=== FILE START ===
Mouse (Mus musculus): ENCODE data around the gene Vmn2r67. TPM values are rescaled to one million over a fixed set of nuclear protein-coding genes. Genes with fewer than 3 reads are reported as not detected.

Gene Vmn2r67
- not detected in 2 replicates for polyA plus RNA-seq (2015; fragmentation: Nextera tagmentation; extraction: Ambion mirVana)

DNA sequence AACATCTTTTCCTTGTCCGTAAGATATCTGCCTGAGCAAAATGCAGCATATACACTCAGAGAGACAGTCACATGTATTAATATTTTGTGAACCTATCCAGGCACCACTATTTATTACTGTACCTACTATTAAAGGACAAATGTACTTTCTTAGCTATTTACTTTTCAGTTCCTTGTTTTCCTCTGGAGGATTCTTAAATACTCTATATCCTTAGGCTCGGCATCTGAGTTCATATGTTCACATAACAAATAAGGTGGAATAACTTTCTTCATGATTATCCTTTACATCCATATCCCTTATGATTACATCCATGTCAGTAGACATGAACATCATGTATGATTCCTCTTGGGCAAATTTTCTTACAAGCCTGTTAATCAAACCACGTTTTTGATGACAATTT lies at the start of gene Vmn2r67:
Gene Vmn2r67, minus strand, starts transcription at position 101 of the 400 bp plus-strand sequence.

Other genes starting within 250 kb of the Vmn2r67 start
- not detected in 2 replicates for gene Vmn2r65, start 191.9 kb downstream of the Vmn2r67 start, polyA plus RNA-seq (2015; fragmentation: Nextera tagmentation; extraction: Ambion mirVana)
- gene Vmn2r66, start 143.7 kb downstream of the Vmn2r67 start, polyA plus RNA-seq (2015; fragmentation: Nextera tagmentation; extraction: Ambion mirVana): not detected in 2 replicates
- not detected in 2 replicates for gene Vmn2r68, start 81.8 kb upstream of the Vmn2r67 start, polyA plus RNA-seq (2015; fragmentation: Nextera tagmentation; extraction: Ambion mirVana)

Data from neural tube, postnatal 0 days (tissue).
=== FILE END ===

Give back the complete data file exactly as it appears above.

Mouse (Mus musculus): ENCODE data around the gene Vmn2r67. TPM values are rescaled to one million over a fixed set of nuclear protein-coding genes. Genes with fewer than 3 reads are reported as not detected.

Gene Vmn2r67
- not detected in 2 replicates for polyA plus RNA-seq (2015; fragmentation: Nextera tagmentation; extraction: Ambion mirVana)

DNA sequence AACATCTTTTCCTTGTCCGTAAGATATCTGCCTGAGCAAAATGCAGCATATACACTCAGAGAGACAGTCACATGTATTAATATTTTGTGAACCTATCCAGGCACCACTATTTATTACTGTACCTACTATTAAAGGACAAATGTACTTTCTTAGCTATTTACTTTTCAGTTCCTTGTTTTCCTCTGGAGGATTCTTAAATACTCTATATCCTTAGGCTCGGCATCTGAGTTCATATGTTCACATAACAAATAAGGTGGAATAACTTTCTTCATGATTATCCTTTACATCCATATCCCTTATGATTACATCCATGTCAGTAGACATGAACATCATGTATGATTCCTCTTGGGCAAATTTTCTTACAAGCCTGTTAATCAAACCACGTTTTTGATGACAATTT lies at the start of gene Vmn2r67:
Gene Vmn2r67, minus strand, starts transcription at position 101 of the 400 bp plus-strand sequence.

Other genes starting within 250 kb of the Vmn2r67 start
- not detected in 2 replicates for gene Vmn2r65, start 191.9 kb downstream of the Vmn2r67 start, polyA plus RNA-seq (2015; fragmentation: Nextera tagmentation; extraction: Ambion mirVana)
- gene Vmn2r66, start 143.7 kb downstream of the Vmn2r67 start, polyA plus RNA-seq (2015; fragmentation: Nextera tagmentation; extraction: Ambion mirVana): not detected in 2 replicates
- not detected in 2 replicates for gene Vmn2r68, start 81.8 kb upstream of the Vmn2r67 start, polyA plus RNA-seq (2015; fragmentation: Nextera tagmentation; extraction: Ambion mirVana)

Data from neural tube, postnatal 0 days (tissue).